Can a better user experience fix the job crisis?

Once in awhile we ask whether we are in a position to solve the bigger problems. What about the really big problems facing the world right now? Are we as a profession having impact on the economic crises we face? Jobs are critical to the economy. Economists say that getting people into the right jobs more quickly is what our economic engines need. How are user experience professionals rising to the challenge?

We think the user experience is playing a big role – improving how people research, get alerts, and use social networks to find jobs. Web services are delivering data from a variety of databases so users can see it all in one website. Data from many sources is brought right to the page the job-seeker is on. Alerts are keeping users up to the minute. Here are some examples of the ways the user experience is solving these big problems of helping people find better jobs faster.

People analyse the data within job postings

trends in job postings using the words usability, user experience, or social meidia

People receive alerts when new jobs are posted


People use social networks to find jobs

  • Use LinkedIn or other social networks to keep colleagues aware of what you’ve worked on and what you can do. 85% of jobs are still found through people’s personal networks.
  • Micro-blog about your work and interests through Twitter or similar services. If you don’t know what micro-blogging is, get started by looking at our Twitter page.
  • Set up a Facebook group to support your job search or career development.

If you are an employer, the user experience is changing for you too. Similar methods are helping hiring managers research wage conditions, seek out candidates, design training, and post jobs. You can perhaps see how scanning for key words in job postings helps people write a new job posting, or see wage differences across job titles or job markets. Or use the National Occupation Classification as a starting point to describe your jobs.

If you manage a website, keep in touch with how your users are adopting the above behaviours. You already know “Jobs” is one of your users’ top tasks. Look for ways to make your users more effective or efficient at it. You could save your employer a bundle in recruiting.

If you know someone looking for a better job, forward this article to them. Perhaps a small effort on your part will help them find more productive employment faster. If it does – tell somebody that the user experience makes a difference.

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Your user is in “get there” mode

Users read and scan web pages differently en route to their desired content versus when they get to it. When users are en route, they scan quite quickly. They scan for relevant content or for links to take them closer to it. When they finally arrive at the content they want, they read more than they scan. When your web visitors are en route to their target content, they are in “get there” mode.

To design for “get there” mode, identify the pages where your users arrive. If the pages where your users arrive are navigation pages, test what links are most important to users. They will not want to read. They are in “get there” mode and want to scan for the relevant links as quickly as possible. In “get there” mode users treat navigational menus as a driver treats highway signs – they glance at them, skim through them, find the next link in their quest, and move on quickly.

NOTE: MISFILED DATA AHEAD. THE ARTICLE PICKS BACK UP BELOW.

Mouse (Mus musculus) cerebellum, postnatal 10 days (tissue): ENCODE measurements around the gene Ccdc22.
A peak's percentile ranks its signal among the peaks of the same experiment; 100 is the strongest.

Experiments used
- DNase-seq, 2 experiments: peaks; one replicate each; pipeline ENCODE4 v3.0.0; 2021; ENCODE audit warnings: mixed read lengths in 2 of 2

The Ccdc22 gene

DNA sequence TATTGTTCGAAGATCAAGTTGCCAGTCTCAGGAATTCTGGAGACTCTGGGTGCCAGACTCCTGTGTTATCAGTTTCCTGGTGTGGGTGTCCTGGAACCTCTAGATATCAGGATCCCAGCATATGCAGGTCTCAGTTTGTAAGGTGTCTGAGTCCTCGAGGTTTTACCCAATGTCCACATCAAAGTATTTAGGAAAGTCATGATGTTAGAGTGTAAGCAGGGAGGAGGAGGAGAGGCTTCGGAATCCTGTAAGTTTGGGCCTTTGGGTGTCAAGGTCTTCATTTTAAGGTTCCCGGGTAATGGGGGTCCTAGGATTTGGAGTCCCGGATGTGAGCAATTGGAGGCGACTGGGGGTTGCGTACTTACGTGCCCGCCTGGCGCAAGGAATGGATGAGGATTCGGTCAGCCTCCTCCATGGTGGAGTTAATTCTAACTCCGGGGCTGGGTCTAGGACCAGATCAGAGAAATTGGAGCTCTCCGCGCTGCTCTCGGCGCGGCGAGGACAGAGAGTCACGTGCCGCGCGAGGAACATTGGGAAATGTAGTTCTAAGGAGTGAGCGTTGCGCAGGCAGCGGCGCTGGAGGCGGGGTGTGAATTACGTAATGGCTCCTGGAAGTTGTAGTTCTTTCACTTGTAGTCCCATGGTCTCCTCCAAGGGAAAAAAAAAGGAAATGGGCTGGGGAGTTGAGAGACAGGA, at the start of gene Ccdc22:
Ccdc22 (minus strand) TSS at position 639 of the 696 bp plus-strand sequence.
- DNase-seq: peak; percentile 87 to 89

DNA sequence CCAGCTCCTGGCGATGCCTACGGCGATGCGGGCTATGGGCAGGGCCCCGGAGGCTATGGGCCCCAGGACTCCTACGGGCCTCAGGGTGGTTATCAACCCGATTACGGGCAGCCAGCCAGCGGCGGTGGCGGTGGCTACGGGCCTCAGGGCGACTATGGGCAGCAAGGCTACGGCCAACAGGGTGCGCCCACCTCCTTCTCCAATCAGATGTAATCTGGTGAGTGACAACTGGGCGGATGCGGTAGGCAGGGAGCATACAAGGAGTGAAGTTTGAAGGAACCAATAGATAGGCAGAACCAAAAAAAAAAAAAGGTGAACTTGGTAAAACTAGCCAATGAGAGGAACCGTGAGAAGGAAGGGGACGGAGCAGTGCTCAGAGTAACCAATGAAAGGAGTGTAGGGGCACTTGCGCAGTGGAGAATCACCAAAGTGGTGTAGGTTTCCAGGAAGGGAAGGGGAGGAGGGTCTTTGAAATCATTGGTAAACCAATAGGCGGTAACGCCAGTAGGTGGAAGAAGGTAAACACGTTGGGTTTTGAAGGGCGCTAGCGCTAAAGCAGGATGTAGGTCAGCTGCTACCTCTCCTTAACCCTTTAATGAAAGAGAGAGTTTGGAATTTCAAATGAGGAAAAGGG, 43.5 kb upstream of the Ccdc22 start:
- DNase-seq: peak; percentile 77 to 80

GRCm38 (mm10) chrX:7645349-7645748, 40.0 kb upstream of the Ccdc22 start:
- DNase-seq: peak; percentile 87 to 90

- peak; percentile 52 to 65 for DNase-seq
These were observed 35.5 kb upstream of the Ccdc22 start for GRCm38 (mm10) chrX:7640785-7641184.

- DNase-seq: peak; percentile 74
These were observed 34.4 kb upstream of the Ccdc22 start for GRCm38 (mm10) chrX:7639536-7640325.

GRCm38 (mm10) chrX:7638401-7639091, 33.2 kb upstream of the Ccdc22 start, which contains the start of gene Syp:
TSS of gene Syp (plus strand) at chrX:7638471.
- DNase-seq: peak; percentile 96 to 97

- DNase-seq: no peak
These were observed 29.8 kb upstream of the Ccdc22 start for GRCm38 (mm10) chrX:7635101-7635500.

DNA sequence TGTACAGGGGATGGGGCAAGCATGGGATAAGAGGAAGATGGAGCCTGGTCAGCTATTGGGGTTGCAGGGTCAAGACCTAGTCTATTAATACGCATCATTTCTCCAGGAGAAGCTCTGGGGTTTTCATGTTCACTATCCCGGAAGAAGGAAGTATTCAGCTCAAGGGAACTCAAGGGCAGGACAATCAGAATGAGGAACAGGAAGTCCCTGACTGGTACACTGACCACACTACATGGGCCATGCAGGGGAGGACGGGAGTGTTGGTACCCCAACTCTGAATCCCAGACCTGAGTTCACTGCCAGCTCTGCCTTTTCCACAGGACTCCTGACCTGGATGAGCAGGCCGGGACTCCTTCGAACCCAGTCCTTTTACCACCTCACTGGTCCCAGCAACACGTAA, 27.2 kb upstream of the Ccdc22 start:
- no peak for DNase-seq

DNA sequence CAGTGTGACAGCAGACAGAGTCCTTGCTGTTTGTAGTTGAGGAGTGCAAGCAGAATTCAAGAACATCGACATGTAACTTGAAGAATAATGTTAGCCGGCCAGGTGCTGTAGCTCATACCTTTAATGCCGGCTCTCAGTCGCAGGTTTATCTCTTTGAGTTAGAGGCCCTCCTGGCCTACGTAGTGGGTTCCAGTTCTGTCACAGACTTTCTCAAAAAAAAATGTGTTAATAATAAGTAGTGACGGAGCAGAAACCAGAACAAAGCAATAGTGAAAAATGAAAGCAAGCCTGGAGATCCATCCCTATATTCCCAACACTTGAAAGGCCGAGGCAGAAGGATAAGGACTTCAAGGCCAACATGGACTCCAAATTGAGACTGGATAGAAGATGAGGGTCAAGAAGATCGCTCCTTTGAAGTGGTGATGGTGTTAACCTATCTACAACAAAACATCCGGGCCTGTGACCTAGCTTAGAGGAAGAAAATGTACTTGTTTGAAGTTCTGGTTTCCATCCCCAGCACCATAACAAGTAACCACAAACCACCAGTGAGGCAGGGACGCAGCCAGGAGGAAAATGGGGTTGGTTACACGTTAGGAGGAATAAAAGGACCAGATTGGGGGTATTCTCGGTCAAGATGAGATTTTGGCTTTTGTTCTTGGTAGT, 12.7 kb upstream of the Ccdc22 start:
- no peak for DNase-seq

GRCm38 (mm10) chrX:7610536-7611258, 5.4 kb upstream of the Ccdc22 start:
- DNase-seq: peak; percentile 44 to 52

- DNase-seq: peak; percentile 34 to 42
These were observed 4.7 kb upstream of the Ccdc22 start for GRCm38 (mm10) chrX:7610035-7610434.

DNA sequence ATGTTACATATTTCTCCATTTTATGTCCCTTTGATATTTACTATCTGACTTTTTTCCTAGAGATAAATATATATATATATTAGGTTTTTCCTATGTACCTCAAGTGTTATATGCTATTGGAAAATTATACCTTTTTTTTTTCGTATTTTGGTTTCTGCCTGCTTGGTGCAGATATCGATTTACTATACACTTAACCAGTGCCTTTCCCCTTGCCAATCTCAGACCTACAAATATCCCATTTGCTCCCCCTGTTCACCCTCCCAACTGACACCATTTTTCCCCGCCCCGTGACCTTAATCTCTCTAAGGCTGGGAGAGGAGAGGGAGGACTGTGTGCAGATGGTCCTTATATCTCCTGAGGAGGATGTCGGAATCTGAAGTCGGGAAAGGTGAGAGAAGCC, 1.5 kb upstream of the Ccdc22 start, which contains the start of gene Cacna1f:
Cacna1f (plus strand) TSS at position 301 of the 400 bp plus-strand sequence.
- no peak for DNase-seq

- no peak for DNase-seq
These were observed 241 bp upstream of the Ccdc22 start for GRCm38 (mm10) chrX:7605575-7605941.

When users arrive at the content they need, they scroll more slowly. They compare links and content. Links that are well-organized for reading may be too complicated for users in “get there” mode. Even the best-structured content for reading is a poor fit for a user in “get there” mode.

In our usability testing, participants have referred to navigational menus as “highway signs” or “handlebars” – saying they prefer to keep their eyes “on the road”. They were in “get there” mode, scanning the middle of the page for links. Perhaps the following fictional example will help illustrate.

what a highway sign might look like with too much information

The highway sign on the left is optimized for “get there” mode. The fictional sign at right is not. It is a bit like what happens to web pages when people do not design navigation and links for the user’s “get-there” mode. Yet if the user is in “read” mode (and is not driving) the groups themselves might work.

Think of the sign at right as a web page carefully crafted for reading. There are seven groups of information, with several phrases each, that get to the point. Great!. The words are meaningful and descriptive. Good thing! They appear accurate and up-to-date. Job well done! Users appreciate all those things – if they have time to read. But users in “get there” mode will just see noise or a blur. They are scanning quickly, sizing up the key message, glancing at the key information, taking action, and moving on. Don’t design pages for “get there” mode the same as you design pages for users in reading mode. Even if your information is well-structured, too much information can obscure key content. As Rene Magritte said “everything we see hides another thing we want to see”.

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“Too many people create websites that look beautiful. But we need web teams that relentlessly focus on creating websites that WORK beautifully. It’s not enough to put some content up. It’s not enough to launch and leave an application or a new website design. That will most definitely NOT deliver value to your organization. It will most definitely NOT save money. In fact it has a greater chance to waste time of your customers and lose money for your organization.”

Gerry McGovern 2009


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